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Here Comes Da Judge

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Mishpatim 5777

That irreverent reference in my title comes from a famous routine on Rowan & Martin’s Laugh-In from the late ‘60s, but it originated in a song and skit by Afro-American entertainer Dewey “Pigmeat” Markham. The whole point of the phrase and the skit was to poke fun at the solemnity of courtrooms and...

The Importance of Praying in Hebrew and the Push Toward Fixed Prayer

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This is the last of our random sample of places Rambam inserts aggadic material into Mishneh Torah. Next time, I hope to review them briefly to see if any themes or ideas characterize them all. Here, let’s look at his understanding of how fixed prayer came to the Jewish people.

Remember that Rambam held that the Torah obligates Jews to pray once a day (many if not most other authorities held that daily prayer is a rabbinic obligation). To fulfill the Torah’s standard, every Jew must say words of praise, request and thanks, for as long or short as s/he wants or is able to offer (more is better, a fuller service of the heart).

Rambam opens his Laws of Prayer with an explanation of...

Weapons Rights

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People often make fun of rabbis, and I take it personally, so cut it out! No, no. I mean about the way rabbis parse material, whether it’s a verse or a Mishna. Many critics are thrown into a tizzy about the lengths these scholars will go to squeeze out the last drop of meaning from the text. Well, those disapproving onlookers should listen to the way American jurists debate the straight-forward statement that is the Second Amendment to the American Constitution. It’s just this one sentence: “A well-regulated Militia, being necessary to the security of a free State, the right of the people to keep and bear Arms, shall not be infringed.” People go crazy trying to figure out what...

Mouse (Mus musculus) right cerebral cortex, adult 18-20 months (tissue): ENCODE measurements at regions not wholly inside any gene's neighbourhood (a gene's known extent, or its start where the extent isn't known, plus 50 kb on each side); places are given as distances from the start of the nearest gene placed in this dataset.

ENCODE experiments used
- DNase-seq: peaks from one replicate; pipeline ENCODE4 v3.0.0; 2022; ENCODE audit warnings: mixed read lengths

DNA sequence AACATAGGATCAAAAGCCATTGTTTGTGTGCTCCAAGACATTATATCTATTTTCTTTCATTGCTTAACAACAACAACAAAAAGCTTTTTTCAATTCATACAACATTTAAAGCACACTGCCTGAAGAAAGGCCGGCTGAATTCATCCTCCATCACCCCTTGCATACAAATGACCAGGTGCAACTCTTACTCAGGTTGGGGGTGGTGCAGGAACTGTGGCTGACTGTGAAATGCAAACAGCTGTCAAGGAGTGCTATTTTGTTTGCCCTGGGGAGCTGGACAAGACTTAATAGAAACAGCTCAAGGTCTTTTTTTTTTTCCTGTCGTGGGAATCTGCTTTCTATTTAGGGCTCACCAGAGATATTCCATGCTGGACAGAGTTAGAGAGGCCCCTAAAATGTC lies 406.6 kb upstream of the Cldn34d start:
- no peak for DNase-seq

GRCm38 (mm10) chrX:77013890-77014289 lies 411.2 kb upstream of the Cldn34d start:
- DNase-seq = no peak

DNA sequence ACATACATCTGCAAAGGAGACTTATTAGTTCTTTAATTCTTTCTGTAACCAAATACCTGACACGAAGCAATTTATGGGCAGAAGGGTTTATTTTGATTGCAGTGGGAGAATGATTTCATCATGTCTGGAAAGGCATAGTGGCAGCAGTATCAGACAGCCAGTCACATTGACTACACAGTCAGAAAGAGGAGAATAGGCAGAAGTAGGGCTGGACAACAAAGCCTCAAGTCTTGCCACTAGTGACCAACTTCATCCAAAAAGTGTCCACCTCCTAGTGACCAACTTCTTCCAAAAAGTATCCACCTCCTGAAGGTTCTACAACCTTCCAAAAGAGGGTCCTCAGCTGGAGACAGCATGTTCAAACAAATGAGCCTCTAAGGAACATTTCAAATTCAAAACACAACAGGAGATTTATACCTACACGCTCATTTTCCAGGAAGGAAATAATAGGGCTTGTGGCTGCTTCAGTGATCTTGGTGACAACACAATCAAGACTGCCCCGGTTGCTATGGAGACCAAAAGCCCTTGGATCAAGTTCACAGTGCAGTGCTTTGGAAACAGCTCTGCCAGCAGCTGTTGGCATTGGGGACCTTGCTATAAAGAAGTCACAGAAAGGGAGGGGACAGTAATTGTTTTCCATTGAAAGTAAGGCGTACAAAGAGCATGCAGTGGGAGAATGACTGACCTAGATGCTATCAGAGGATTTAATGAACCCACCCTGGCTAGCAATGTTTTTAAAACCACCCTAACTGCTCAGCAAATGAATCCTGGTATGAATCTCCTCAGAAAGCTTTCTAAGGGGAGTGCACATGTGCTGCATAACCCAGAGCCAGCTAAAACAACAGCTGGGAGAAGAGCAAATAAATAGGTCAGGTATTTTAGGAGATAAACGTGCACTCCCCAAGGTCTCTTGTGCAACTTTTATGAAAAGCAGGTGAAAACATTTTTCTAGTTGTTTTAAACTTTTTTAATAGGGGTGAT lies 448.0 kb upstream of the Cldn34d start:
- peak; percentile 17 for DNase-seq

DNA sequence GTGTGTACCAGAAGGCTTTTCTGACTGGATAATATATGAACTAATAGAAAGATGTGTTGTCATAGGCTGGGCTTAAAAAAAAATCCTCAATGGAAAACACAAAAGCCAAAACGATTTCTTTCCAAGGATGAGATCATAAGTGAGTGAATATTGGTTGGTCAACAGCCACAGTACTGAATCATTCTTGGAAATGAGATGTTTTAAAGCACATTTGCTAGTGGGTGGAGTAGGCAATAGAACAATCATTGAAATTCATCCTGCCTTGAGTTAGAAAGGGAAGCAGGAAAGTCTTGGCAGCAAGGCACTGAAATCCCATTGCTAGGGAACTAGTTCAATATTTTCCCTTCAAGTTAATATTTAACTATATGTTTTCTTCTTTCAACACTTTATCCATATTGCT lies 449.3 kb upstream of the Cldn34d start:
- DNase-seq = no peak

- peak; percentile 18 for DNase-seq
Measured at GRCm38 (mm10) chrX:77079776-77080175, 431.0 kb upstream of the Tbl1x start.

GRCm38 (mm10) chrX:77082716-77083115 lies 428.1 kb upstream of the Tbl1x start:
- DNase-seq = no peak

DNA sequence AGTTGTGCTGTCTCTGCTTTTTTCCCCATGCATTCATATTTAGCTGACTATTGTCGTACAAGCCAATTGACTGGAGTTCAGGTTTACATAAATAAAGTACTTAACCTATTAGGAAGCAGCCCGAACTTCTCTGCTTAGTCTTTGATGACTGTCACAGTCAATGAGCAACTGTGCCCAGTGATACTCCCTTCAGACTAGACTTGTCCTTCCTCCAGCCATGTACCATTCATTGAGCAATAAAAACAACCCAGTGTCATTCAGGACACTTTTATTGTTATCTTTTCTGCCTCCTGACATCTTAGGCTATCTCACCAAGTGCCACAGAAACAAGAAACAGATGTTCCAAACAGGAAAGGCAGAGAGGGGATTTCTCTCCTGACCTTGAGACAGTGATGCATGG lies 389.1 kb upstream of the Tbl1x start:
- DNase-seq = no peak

Introducing Mitzvot to the World and the Jewish People

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Laws of Kings includes the obligation for the king to wage war against certain populations. In a passage that seems to me too-little remarked, Rambam advances the theory that any non-Jew who agrees to observe the Noahide laws need not be put to death.

There’s more to it than that, but that’s not our topic today. I only mention it so we can understand why Rambam spends two chapters of Mishneh Torah laying out the Noahide laws in detail. Those chapters have much of interest (a long time ago, I wrote an article based on those chapters of Rambam, which appeared in the Georgetown Immigration Law Journal), but our topic today is how Rambam leads into them.

Chapter 9, paragraph 1 of Laws...

Amalek, Esav’s Revenge and the Jewish Destiny

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In the long history of the Jewish people, Amalek was the first enemy they had to fight on their own on the way out of Egypt, just barely one month after their miraculous exodus. The people were tired and dispirited, and Amalek thought that this was the right moment to ambush the Jews, the struggling, weak, exhausted and tired nation, and set back the Jewish people and destroy its future before it even began. Amalek, the grandson of Esav, remembered Yitzchak’s blessing to Esav (Bereishit Toldot 27:40), “Vehaya ka’asher tarid, ufarakta ulo mey’al tzavarecha, And it will be, when you grieve, that you will break his yoke off your neck” (when you will think that Yaakov is no longer...

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